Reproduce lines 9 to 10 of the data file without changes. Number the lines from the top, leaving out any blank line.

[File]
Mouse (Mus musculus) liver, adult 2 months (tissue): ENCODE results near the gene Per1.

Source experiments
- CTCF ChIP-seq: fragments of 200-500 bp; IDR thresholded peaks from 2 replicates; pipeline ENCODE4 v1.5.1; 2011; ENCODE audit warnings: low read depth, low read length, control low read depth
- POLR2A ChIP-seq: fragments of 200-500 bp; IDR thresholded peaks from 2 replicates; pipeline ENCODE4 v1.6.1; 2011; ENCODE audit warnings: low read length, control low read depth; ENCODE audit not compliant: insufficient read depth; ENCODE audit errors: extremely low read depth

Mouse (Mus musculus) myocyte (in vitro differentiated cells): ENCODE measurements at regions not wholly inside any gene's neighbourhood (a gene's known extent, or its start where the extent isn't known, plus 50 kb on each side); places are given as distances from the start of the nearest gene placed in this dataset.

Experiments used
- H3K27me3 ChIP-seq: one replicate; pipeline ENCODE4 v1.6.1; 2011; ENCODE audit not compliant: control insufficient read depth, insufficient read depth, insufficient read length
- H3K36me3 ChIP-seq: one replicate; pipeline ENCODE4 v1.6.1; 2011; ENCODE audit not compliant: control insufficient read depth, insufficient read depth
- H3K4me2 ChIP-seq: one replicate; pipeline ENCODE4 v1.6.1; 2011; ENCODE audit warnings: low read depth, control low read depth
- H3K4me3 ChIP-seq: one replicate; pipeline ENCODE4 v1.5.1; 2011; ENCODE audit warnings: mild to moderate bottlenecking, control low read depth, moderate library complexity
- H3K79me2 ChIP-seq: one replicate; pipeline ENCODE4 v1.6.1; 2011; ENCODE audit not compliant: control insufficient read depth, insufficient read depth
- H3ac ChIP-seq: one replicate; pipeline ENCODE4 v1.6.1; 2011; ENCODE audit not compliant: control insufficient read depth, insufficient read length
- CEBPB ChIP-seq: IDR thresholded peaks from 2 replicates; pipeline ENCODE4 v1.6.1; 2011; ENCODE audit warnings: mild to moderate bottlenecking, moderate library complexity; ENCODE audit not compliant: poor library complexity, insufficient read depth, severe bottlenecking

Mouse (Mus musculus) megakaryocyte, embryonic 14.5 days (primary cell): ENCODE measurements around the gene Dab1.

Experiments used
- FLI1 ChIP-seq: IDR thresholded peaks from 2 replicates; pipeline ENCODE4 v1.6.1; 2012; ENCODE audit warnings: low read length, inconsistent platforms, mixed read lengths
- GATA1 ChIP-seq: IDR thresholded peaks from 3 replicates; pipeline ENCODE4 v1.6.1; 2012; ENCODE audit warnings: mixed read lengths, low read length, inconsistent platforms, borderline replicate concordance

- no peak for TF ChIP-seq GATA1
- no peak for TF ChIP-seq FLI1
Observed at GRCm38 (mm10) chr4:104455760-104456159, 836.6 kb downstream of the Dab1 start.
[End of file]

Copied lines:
- H3K4me2 ChIP-seq: one replicate; pipeline ENCODE4 v1.6.1; 2011; ENCODE audit warnings: low read depth, control low read depth
- H3K4me3 ChIP-seq: one replicate; pipeline ENCODE4 v1.5.1; 2011; ENCODE audit warnings: mild to moderate bottlenecking, control low read depth, moderate library complexity